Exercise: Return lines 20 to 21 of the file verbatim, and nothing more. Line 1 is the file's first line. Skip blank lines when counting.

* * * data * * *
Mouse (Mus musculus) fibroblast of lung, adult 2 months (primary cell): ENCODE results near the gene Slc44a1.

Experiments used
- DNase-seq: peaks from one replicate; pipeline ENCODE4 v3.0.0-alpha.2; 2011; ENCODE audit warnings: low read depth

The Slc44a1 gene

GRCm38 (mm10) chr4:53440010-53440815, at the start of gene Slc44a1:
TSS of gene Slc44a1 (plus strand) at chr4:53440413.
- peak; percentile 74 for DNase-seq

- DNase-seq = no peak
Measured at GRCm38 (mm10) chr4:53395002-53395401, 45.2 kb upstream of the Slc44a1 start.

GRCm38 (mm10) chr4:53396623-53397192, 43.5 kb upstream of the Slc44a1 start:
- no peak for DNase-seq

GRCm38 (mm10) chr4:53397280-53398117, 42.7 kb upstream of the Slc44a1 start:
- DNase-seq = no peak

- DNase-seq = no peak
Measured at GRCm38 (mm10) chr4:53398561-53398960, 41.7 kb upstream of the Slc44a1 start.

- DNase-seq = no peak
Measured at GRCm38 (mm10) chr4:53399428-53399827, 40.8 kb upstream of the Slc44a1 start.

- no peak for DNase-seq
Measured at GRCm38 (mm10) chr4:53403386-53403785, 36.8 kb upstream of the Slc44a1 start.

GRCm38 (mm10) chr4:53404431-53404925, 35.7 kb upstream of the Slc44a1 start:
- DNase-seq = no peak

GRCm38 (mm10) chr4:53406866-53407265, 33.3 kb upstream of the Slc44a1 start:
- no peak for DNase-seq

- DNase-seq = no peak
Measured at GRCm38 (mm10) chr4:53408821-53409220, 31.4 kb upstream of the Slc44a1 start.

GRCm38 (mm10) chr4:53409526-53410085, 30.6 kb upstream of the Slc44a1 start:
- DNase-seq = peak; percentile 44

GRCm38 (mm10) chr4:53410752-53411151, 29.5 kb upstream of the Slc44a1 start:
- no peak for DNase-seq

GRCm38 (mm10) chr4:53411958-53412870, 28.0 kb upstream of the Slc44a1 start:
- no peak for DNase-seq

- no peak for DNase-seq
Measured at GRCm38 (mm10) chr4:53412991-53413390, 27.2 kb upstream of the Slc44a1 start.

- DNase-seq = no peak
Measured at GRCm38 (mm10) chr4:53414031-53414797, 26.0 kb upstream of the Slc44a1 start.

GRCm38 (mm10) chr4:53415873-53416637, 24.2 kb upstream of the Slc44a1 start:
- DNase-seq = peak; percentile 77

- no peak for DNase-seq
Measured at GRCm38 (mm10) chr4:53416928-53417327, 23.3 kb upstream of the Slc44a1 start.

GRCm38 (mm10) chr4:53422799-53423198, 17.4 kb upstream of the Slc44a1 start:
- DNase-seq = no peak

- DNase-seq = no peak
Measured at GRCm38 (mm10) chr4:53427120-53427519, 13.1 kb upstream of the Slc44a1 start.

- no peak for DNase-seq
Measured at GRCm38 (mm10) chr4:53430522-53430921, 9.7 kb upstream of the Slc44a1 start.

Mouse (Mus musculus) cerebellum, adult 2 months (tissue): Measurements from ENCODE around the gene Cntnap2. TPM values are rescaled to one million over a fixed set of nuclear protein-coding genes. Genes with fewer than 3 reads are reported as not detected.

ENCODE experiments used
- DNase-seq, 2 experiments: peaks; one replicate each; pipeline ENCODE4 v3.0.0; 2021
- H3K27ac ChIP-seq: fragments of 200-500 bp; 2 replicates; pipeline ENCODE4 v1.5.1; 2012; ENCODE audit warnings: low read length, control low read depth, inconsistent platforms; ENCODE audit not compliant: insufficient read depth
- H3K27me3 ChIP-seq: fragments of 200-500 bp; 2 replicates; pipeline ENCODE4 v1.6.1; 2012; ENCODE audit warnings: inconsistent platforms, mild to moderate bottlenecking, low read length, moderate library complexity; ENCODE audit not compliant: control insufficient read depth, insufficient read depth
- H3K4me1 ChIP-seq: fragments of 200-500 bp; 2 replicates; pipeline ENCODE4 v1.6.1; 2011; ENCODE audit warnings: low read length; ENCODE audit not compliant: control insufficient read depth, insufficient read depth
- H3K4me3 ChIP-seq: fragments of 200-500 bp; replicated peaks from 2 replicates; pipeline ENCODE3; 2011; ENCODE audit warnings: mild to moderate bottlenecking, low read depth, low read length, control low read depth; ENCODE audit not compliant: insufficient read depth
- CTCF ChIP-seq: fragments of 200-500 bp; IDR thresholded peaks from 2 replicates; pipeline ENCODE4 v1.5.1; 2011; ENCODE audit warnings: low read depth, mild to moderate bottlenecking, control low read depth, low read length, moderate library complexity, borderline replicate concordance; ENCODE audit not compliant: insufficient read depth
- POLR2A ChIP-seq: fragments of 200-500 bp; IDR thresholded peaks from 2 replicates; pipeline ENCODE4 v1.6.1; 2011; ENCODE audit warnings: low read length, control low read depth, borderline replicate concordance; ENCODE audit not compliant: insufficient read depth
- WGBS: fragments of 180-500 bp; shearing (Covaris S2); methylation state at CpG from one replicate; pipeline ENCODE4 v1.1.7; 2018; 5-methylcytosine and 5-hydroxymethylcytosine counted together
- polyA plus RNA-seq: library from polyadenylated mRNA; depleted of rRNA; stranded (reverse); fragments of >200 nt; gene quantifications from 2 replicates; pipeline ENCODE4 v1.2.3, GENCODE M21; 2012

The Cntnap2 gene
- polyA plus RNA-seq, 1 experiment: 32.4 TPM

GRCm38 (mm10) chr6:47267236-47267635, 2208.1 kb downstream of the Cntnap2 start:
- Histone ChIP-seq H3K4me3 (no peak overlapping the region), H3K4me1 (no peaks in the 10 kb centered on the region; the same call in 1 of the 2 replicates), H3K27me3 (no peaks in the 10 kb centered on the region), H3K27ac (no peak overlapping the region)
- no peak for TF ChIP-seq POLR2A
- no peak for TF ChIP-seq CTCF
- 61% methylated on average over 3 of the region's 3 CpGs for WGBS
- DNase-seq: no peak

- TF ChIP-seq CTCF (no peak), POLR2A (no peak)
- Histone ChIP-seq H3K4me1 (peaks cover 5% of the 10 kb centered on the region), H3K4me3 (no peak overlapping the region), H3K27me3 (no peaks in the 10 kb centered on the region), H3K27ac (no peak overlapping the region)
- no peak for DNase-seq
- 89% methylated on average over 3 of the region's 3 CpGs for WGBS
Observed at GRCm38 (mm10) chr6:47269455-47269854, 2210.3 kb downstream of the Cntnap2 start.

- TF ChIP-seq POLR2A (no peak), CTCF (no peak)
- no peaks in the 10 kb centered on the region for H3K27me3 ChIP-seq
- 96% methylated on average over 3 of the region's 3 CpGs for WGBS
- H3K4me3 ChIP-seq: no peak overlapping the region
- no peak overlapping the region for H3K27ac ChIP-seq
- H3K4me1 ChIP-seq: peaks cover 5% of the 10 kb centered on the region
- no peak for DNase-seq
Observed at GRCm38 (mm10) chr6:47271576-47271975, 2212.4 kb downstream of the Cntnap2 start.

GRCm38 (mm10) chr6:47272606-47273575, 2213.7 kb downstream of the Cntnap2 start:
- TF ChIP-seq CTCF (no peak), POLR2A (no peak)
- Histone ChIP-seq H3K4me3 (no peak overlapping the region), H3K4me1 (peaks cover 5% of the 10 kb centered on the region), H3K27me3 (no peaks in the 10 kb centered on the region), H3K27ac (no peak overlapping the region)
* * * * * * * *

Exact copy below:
GRCm38 (mm10) chr4:53404431-53404925, 35.7 kb upstream of the Slc44a1 start:
- DNase-seq = no peak